Paul's Ministry as an Apostle to the Non-Jewish Peoples: His Counseling to the Corinthians Concerning the Gifts and Manifestations of the Spirit
Other than Jesus, no other person is more misunderstood, misinterpreted, or misrepresented than Paul. He has wrongly been said to convert from his Jewish faith to the newly founded Christian faith while traveling to Damascus. This misconception has its foundations with a second century heretic named Marcion who had an extreme anti-Semitic attitude. He had a fervent dislike for the Hebrew Scriptures and even re-wrote parts of the New Testament writings to fit his anti-Semitic theology. Even though the leaders of the church excommunicated him in 144 AD as a heretic, his ideas still find their way into the church today, some 1850 years later.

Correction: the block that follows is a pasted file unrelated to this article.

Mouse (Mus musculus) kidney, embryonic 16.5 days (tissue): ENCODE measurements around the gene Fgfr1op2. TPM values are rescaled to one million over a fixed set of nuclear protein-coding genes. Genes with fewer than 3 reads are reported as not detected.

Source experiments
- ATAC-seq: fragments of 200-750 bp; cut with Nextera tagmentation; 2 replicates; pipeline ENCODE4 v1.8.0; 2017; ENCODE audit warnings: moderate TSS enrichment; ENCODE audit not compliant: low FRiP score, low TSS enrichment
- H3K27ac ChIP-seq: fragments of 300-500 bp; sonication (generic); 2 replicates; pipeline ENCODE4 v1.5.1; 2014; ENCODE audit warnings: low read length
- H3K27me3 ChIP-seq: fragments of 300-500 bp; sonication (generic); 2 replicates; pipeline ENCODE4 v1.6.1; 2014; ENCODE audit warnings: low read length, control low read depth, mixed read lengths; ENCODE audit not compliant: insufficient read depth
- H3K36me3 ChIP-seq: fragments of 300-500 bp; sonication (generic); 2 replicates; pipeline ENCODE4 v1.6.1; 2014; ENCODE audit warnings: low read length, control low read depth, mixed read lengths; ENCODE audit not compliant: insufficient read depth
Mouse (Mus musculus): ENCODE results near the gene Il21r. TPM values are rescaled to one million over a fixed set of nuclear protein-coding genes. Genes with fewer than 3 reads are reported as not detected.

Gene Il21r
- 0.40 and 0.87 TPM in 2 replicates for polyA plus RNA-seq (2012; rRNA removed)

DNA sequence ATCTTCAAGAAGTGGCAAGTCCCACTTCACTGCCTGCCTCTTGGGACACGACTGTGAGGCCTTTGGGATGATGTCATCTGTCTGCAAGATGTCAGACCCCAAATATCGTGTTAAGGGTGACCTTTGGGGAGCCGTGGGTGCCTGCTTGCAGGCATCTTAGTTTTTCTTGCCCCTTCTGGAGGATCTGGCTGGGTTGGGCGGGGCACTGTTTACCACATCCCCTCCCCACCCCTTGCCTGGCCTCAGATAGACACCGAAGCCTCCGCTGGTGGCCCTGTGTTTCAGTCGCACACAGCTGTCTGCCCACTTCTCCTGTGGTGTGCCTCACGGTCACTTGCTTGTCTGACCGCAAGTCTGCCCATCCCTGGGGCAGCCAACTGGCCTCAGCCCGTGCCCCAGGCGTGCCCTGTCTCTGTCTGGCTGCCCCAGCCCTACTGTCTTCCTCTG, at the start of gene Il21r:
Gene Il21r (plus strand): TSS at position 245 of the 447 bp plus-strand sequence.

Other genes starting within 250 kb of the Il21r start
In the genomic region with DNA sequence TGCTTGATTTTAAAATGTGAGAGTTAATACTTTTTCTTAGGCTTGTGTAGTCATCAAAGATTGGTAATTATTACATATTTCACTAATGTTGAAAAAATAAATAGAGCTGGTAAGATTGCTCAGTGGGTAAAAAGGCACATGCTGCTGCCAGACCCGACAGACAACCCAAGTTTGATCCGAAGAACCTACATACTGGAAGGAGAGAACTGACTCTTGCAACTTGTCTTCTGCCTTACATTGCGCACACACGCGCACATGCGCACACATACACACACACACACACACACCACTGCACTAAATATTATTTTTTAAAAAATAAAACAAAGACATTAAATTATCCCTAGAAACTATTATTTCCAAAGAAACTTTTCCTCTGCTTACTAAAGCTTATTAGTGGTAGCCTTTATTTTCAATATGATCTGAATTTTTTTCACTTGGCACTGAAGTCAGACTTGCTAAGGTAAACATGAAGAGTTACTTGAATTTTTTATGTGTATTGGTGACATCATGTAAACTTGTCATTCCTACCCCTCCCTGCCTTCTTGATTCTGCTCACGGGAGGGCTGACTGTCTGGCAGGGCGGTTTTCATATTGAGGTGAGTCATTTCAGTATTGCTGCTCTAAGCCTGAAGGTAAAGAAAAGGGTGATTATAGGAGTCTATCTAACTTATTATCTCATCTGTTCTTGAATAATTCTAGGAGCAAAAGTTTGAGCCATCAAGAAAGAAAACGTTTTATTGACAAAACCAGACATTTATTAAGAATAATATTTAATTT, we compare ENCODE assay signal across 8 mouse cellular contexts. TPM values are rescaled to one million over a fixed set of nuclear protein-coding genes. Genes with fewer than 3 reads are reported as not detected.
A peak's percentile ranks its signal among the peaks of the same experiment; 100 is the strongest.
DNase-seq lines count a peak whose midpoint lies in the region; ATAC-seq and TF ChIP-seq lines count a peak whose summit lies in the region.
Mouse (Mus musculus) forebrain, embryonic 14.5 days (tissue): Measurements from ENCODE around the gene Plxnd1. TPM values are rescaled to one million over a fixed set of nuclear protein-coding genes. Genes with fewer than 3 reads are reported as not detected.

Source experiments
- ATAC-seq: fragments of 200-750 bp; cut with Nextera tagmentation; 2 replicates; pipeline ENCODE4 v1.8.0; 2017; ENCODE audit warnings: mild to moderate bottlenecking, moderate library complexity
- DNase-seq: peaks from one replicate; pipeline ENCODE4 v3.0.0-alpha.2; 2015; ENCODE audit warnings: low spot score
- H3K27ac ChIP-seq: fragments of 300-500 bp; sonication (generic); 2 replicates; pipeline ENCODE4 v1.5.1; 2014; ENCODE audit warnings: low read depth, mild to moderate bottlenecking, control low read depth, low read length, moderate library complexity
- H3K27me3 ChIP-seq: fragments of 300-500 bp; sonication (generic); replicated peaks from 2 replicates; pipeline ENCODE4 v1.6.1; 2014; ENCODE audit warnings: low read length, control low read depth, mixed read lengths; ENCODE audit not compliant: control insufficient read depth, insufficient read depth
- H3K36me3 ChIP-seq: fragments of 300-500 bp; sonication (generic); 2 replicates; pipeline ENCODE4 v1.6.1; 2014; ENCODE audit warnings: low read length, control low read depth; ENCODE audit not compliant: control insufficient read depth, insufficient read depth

It seems that Christians ignore Paul's own self-description. He describes himself as a Pharisee, proud of his Hebrew heritage. He discloses a great love for his own people and for the Torah. To Paul, Torah was the way of life. He studied the sources of his faith diligently and lived a faithful observant life. By viewing Paul as an observant Pharisee, many aspects of his teachings, concerning grace and law, are better understood.